A competition based on chance, in which numbered tickets are sold and prizes are awarded to those who match a number drawn at random. The word is probably derived from the Low Countries, where towns held public lotteries in the 15th century to raise money for town fortifications and aid the poor.

People play the lottery to win big prizes, like money or houses. It’s an inextricable human impulse, and when the jackpots skyrocket to hundreds of millions or even billions, a fever sweeps the country. But when the winners take home their winnings, experts warn them against making any drastic changes right away. The prize-winning hysteria can be a slippery slope that leads to financial ruin.

The first step if you win the lottery is to establish proof that it’s your ticket, then hire a financial team that includes a lawyer for estate planning and a certified public accountant to help with taxes. You’ll also need to find a new place to live. Some of the biggest lottery winners have gotten into trouble by buying expensive yachts and sports cars or relocating to other states.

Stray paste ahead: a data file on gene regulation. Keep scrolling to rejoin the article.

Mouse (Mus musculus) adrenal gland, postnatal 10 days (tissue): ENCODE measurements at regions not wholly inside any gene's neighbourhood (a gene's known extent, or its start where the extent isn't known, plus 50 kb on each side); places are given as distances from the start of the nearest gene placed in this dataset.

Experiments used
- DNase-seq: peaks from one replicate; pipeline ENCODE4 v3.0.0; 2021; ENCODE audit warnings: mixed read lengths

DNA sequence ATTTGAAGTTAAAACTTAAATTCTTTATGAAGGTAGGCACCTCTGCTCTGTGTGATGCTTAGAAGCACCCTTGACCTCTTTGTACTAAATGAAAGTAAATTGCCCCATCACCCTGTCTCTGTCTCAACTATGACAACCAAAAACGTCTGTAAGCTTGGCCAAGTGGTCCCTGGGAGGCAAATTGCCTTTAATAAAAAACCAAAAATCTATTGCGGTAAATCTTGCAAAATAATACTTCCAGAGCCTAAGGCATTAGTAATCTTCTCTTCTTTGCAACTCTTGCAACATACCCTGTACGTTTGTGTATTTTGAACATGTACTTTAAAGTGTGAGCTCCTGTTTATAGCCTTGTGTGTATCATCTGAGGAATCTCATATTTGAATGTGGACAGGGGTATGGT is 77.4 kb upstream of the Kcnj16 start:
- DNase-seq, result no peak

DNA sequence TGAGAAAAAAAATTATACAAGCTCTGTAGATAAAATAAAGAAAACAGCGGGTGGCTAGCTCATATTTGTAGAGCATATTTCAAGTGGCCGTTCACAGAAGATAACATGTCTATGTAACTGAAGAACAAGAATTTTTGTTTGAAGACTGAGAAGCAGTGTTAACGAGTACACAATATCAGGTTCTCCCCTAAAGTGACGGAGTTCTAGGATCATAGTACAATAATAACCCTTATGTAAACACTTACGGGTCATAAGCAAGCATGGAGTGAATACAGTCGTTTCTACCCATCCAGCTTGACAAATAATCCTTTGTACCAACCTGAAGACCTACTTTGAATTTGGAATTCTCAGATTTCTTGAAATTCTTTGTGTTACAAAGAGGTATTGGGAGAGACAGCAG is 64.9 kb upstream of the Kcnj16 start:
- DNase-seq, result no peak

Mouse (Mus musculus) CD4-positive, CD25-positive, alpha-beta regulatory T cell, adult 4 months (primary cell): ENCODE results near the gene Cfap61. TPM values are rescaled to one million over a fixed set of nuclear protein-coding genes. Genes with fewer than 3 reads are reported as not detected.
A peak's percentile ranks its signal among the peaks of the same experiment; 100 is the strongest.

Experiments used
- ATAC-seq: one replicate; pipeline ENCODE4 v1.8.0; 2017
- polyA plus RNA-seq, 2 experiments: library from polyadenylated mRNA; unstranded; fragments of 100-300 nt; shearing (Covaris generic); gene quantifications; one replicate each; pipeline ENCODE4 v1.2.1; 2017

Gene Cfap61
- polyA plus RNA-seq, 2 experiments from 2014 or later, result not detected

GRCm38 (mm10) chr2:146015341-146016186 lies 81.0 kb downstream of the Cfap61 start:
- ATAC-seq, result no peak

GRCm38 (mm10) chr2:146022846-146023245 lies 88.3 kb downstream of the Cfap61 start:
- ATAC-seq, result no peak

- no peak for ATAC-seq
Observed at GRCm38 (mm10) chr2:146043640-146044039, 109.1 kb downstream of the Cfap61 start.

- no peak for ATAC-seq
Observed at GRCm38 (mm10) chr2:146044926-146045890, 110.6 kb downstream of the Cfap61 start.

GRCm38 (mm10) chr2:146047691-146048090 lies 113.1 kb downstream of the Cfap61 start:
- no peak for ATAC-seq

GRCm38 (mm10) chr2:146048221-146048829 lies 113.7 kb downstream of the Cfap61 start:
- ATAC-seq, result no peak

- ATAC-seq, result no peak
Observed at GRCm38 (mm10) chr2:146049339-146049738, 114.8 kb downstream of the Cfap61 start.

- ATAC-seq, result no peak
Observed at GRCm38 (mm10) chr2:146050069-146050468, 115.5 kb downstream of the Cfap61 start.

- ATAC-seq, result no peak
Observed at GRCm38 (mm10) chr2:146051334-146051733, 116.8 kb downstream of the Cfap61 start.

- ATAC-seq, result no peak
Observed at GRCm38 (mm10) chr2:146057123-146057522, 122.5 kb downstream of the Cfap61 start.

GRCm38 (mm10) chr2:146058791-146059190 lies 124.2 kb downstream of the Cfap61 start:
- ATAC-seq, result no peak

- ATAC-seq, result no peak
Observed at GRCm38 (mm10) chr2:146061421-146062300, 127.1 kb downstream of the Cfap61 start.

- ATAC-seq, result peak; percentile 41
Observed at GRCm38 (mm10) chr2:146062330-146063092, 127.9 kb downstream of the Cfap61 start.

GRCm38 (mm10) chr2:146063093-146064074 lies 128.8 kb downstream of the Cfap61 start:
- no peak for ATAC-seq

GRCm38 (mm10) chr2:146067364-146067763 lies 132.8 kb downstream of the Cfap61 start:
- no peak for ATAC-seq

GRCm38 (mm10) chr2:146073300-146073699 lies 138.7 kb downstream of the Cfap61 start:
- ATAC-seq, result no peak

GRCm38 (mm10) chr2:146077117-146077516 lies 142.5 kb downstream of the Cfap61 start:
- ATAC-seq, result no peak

The lottery is run by state governments or a private organization that has the authority to sell tickets and collect proceeds for a specific purpose, such as education. It is a popular way to raise money and can be used in conjunction with other fundraising methods. In colonial America, it was often used to fund public projects such as roads, canals, libraries and colleges, and helped finance the French and Indian War.